* Uralkali shareholder says Belaruskali merger “complicated”
* Tie-up would have created biggest potash producer
* No plans to increase stake in Greece’s Piraeus - Nesis
(Adds details, background)
By Clara Ferreira-Marques
LONDON, June 23 (Reuters) - A takeover by Uralkali of Belarussian potash mining partner Belaruskali is too complex and unlikely to happen, Uralkali shareholder Alexander Nesis said, dampening hopes of a deal to create a sector giant.
“It is so complicated I don’t believe it can happen,” Nesis told Reuters. Nesis held 17.5 percent in Uralkali before a merger this month with rival Silvinit and holds around 12 percent in the newly combined group, now Russia’s largest potash miner, he said.
Russia’s Uralkali, controlled by Nesis business associate Suleiman Kerimov, is considered to be the most likely buyer of Belaruskali if Belarus is forced to sell its most prized asset to ease its currency and economic crisis.
Earlier this month, Belarus agreed to sell off $7.5 billion in state assets within the next three years as part of a deal to obtain $3 billion from a Russian-led bailout fund. The agreement did not require the privatisation of any specific firms.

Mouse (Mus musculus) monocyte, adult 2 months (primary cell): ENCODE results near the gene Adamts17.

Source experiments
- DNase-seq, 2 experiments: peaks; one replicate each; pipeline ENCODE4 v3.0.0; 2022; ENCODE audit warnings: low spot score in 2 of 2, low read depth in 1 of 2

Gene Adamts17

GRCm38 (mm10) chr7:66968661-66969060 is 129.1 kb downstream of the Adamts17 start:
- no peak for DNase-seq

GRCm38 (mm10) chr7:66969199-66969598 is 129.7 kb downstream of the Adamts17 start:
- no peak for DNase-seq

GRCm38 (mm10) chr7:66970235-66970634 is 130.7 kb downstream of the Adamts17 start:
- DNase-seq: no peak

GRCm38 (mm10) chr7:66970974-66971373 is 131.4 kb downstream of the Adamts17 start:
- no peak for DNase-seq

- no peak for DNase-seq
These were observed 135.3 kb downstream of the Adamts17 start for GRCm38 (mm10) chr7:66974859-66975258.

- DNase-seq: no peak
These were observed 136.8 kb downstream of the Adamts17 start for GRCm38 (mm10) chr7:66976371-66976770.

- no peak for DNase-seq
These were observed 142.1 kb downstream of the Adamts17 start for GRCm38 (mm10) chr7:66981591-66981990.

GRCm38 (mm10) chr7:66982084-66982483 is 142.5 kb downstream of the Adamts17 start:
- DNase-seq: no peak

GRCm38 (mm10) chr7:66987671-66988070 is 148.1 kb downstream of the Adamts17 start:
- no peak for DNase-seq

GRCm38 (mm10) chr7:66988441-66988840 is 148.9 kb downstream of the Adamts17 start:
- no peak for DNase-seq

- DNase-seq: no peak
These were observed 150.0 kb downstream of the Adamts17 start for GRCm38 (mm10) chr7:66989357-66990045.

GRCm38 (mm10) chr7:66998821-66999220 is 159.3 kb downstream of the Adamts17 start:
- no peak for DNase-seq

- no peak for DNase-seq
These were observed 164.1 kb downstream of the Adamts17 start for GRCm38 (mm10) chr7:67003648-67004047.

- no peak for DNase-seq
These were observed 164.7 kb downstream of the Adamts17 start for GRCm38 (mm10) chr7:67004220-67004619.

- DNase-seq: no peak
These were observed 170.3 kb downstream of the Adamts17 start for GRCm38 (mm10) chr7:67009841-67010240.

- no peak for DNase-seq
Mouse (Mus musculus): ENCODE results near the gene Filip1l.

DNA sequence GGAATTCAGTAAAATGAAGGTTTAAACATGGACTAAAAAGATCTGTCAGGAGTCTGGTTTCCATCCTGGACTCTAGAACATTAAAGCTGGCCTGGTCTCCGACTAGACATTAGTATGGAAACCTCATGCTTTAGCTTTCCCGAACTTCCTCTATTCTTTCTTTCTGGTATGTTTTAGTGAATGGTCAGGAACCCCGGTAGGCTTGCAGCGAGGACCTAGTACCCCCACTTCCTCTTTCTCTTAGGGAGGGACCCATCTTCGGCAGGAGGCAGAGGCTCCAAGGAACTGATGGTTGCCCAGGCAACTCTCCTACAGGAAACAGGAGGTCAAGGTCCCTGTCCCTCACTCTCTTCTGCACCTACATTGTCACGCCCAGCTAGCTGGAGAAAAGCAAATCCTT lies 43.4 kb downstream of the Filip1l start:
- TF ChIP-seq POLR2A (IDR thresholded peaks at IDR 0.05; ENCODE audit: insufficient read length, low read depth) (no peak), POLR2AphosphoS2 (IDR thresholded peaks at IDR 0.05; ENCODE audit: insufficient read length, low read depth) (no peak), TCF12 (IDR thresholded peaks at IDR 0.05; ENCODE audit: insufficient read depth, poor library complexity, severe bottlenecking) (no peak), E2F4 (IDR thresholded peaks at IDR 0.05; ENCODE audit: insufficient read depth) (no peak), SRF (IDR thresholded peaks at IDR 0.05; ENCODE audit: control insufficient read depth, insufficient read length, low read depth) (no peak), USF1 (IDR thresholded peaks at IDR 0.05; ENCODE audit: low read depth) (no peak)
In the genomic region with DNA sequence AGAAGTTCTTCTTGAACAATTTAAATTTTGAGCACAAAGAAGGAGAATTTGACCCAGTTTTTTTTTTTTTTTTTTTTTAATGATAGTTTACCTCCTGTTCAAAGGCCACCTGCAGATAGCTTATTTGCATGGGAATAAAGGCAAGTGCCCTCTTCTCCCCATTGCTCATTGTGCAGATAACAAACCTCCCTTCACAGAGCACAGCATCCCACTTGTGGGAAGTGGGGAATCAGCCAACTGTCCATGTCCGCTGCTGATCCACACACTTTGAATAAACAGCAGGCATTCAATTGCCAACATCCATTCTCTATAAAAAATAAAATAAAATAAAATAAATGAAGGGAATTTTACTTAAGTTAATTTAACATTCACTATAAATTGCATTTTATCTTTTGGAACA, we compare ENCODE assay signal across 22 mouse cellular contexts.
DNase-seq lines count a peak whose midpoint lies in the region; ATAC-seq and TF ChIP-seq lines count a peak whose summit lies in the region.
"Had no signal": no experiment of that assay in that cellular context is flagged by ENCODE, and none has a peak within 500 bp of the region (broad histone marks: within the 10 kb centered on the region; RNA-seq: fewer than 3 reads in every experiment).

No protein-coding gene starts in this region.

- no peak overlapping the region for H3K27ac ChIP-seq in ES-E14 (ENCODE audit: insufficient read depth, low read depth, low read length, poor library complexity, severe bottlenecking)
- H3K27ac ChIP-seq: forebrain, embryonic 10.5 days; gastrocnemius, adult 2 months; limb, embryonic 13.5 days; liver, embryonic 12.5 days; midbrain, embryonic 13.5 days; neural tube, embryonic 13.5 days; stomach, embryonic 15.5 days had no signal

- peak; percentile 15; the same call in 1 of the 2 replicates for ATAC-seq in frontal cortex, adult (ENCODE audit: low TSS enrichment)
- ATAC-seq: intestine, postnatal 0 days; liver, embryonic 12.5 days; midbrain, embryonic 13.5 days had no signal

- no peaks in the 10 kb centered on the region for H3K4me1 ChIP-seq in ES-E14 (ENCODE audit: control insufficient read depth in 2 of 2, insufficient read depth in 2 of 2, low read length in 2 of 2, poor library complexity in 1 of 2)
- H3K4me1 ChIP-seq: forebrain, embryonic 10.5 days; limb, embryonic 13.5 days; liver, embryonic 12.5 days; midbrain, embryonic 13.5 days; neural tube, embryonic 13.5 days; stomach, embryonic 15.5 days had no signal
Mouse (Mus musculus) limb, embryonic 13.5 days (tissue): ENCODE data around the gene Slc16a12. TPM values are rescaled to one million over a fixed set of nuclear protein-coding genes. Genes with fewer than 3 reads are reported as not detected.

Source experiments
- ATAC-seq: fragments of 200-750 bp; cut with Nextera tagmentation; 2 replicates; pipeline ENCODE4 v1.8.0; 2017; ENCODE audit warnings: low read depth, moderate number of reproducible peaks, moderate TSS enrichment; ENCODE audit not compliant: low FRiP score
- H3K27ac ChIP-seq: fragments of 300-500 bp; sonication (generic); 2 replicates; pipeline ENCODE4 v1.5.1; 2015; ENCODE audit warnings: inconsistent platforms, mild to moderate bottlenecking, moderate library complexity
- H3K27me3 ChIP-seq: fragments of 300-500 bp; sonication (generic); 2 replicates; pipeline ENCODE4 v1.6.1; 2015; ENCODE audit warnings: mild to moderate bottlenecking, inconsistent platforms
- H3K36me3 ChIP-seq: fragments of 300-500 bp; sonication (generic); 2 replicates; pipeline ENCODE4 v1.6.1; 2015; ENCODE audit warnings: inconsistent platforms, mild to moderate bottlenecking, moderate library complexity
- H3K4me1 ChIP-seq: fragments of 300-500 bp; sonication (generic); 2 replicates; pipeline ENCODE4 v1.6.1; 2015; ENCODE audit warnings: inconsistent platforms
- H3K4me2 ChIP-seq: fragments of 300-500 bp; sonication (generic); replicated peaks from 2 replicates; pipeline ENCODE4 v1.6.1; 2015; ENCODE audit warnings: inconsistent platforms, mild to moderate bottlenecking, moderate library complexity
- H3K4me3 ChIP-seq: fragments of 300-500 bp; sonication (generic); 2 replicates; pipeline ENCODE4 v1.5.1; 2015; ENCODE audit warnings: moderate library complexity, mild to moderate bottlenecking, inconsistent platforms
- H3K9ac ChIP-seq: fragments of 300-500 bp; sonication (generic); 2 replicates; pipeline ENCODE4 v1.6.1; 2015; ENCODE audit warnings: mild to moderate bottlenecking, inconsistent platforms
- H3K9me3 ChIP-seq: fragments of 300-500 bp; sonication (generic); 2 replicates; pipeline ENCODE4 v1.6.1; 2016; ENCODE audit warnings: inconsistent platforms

A tie-up between Belaruskali and Uralkali would create the world’s biggest producer of potash -- an ingredient of fertiliser used in farming -- well ahead of Canada’s Potash Corp .
Both companies are partners in export vehicle Belarussian Potash Corp, so the move would primarily add scale and influence to the Russian business as opposed to venturing into territory owned by competitors such as Potash Corp.
A major shareholder said earlier this week that the two sides were not in talks.
Nesis also said his ICT investment group had no plans to increase its just under 5 percent stake in Greece’s Piraeus Bank (BOPr.AT), a company whose shares have been hit hard by that country’s financial crisis.
“Not for now,” he said of the stake, made public earlier this month.
Nesis said he was interested in the bank’s technology and had spotted potential despite Greek sovereign risk, but was happy with his current holding.
ICT is also an investor in Russian miner Polymetal and newly floated Nomos Bank NMOSq.L.
It also owns a railcar business that Nesis said he expected to list in 2014, cashing in on increasing volumes of rail freight. The rail factory will produce 13,000 freight cars a year, he said. (Writing by John Bowker, Editing by Maria Kiselyova and David Holmes)